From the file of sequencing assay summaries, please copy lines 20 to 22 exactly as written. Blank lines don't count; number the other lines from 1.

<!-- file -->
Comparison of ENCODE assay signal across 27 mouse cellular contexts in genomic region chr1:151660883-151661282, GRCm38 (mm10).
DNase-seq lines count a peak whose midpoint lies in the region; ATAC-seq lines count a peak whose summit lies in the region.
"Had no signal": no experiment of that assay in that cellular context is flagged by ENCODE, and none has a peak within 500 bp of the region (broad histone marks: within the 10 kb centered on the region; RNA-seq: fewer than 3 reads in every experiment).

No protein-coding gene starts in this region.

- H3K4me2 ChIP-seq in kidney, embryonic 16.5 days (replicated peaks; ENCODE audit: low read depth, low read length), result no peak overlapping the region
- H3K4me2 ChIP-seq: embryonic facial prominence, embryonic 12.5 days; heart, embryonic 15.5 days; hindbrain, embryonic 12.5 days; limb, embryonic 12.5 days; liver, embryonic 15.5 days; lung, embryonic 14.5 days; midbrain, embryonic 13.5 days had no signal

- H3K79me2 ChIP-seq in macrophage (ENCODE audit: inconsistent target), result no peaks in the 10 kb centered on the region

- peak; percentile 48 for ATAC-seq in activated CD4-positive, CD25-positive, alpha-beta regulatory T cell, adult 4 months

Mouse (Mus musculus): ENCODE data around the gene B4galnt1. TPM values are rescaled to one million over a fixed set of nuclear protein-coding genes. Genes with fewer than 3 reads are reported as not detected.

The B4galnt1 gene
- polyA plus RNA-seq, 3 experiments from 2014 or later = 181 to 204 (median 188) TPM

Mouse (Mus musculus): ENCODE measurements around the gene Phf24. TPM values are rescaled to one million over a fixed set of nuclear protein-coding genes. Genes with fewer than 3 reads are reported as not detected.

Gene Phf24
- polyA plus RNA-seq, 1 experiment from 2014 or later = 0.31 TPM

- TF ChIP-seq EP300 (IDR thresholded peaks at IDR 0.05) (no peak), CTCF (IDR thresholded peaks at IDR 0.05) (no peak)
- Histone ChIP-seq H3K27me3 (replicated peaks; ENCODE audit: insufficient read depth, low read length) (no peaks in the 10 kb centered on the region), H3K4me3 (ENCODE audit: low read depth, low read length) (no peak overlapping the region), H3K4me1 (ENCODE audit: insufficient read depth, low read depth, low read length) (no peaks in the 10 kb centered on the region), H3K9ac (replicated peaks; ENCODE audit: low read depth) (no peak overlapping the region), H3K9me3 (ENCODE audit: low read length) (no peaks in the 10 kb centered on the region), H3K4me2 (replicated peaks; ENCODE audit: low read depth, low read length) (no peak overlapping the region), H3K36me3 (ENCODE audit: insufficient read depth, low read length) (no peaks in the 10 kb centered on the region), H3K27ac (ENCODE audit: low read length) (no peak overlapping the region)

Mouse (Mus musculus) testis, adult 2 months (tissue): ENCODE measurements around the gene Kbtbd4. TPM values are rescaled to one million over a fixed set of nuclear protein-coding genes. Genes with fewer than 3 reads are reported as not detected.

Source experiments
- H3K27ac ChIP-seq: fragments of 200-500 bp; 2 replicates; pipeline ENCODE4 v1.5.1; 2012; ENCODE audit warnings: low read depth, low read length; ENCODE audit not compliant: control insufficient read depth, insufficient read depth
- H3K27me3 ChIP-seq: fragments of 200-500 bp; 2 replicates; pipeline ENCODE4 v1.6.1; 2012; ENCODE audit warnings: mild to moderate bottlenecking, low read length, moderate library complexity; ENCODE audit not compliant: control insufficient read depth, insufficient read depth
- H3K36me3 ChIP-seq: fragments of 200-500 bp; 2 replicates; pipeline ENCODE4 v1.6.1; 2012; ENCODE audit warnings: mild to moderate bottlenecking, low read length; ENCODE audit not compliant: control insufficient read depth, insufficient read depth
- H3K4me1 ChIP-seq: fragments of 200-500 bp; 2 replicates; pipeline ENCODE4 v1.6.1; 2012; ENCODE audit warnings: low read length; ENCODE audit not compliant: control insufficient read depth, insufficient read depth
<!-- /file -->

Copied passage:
- H3K27me3 ChIP-seq: fragments of 200-500 bp; 2 replicates; pipeline ENCODE4 v1.6.1; 2012; ENCODE audit warnings: mild to moderate bottlenecking, low read length, moderate library complexity; ENCODE audit not compliant: control insufficient read depth, insufficient read depth
- H3K36me3 ChIP-seq: fragments of 200-500 bp; 2 replicates; pipeline ENCODE4 v1.6.1; 2012; ENCODE audit warnings: mild to moderate bottlenecking, low read length; ENCODE audit not compliant: control insufficient read depth, insufficient read depth
- H3K4me1 ChIP-seq: fragments of 200-500 bp; 2 replicates; pipeline ENCODE4 v1.6.1; 2012; ENCODE audit warnings: low read length; ENCODE audit not compliant: control insufficient read depth, insufficient read depth